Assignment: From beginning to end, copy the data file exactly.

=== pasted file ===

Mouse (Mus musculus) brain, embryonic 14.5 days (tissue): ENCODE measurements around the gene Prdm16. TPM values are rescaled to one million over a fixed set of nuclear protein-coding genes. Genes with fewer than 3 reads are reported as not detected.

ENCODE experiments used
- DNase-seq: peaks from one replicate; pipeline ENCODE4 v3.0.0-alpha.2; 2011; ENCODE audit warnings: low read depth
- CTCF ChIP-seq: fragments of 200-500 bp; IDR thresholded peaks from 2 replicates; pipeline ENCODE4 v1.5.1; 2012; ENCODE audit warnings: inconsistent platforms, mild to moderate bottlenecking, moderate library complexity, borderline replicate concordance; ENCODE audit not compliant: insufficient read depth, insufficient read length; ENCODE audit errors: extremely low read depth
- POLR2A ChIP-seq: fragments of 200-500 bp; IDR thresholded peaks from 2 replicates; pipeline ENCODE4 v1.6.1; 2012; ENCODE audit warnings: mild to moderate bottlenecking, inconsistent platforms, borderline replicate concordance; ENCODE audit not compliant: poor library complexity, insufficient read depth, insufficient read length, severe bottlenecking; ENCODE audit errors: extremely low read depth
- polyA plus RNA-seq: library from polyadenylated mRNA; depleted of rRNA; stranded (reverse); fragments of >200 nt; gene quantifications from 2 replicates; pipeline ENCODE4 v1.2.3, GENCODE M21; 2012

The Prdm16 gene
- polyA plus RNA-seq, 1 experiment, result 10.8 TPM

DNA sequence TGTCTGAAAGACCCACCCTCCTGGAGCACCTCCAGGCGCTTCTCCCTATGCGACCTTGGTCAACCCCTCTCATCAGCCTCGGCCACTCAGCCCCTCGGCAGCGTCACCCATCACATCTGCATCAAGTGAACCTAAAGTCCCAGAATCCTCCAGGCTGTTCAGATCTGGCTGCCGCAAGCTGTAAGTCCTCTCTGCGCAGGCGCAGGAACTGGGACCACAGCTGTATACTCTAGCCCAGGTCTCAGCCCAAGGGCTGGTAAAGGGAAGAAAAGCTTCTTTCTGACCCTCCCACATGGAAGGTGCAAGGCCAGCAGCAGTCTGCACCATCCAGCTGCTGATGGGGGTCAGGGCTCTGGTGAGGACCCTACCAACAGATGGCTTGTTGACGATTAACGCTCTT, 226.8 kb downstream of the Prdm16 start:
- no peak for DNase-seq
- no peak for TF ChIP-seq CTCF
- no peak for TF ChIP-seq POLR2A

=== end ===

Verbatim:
Mouse (Mus musculus) brain, embryonic 14.5 days (tissue): ENCODE measurements around the gene Prdm16. TPM values are rescaled to one million over a fixed set of nuclear protein-coding genes. Genes with fewer than 3 reads are reported as not detected.

ENCODE experiments used
- DNase-seq: peaks from one replicate; pipeline ENCODE4 v3.0.0-alpha.2; 2011; ENCODE audit warnings: low read depth
- CTCF ChIP-seq: fragments of 200-500 bp; IDR thresholded peaks from 2 replicates; pipeline ENCODE4 v1.5.1; 2012; ENCODE audit warnings: inconsistent platforms, mild to moderate bottlenecking, moderate library complexity, borderline replicate concordance; ENCODE audit not compliant: insufficient read depth, insufficient read length; ENCODE audit errors: extremely low read depth
- POLR2A ChIP-seq: fragments of 200-500 bp; IDR thresholded peaks from 2 replicates; pipeline ENCODE4 v1.6.1; 2012; ENCODE audit warnings: mild to moderate bottlenecking, inconsistent platforms, borderline replicate concordance; ENCODE audit not compliant: poor library complexity, insufficient read depth, insufficient read length, severe bottlenecking; ENCODE audit errors: extremely low read depth
- polyA plus RNA-seq: library from polyadenylated mRNA; depleted of rRNA; stranded (reverse); fragments of >200 nt; gene quantifications from 2 replicates; pipeline ENCODE4 v1.2.3, GENCODE M21; 2012

The Prdm16 gene
- polyA plus RNA-seq, 1 experiment, result 10.8 TPM

DNA sequence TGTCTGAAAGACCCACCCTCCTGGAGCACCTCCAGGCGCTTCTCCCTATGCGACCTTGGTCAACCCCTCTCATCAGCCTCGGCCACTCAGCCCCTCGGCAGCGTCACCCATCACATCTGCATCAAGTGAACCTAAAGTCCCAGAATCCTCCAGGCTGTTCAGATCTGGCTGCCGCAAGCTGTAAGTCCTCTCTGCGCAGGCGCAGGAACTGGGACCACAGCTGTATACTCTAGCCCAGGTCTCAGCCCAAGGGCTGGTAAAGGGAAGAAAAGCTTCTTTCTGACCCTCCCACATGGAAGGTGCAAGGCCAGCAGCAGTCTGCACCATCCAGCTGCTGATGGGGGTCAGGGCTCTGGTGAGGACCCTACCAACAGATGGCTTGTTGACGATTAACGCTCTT, 226.8 kb downstream of the Prdm16 start:
- no peak for DNase-seq
- no peak for TF ChIP-seq CTCF
- no peak for TF ChIP-seq POLR2A